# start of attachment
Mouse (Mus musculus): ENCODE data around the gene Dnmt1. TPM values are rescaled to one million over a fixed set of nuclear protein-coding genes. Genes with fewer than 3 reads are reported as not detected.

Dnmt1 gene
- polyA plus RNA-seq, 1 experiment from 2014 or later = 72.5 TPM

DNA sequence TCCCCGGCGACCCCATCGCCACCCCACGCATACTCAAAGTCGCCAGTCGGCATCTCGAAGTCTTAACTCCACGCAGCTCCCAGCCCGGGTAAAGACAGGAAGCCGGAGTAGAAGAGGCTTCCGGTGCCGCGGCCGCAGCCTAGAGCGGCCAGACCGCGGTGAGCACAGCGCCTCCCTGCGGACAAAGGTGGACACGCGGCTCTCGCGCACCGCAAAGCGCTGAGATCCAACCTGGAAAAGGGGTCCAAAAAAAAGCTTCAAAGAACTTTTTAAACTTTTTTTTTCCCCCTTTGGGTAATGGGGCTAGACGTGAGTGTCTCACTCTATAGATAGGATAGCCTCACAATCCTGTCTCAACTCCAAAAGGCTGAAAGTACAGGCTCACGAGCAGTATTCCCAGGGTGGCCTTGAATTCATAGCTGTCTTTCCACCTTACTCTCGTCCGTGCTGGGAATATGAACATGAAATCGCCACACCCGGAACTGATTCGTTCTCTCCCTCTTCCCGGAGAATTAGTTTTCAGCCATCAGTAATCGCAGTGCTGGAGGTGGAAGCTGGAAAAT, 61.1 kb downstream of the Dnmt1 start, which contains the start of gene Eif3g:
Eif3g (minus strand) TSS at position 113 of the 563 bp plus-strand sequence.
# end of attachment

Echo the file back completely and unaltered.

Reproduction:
Mouse (Mus musculus): ENCODE data around the gene Dnmt1. TPM values are rescaled to one million over a fixed set of nuclear protein-coding genes. Genes with fewer than 3 reads are reported as not detected.

Dnmt1 gene
- polyA plus RNA-seq, 1 experiment from 2014 or later = 72.5 TPM

DNA sequence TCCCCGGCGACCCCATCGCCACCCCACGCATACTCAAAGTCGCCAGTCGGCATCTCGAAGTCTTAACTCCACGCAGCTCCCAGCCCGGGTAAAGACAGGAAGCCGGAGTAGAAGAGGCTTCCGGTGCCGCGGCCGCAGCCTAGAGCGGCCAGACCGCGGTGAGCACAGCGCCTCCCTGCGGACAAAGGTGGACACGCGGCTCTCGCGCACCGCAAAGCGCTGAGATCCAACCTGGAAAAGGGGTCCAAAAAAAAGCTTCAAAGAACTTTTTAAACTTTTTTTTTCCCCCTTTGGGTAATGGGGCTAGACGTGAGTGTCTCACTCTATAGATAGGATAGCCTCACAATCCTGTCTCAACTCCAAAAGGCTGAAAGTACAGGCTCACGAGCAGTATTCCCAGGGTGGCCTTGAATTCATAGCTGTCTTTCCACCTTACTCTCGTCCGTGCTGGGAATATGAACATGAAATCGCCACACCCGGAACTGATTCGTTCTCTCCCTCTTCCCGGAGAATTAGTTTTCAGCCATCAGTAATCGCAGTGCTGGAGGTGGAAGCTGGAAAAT, 61.1 kb downstream of the Dnmt1 start, which contains the start of gene Eif3g:
Eif3g (minus strand) TSS at position 113 of the 563 bp plus-strand sequence.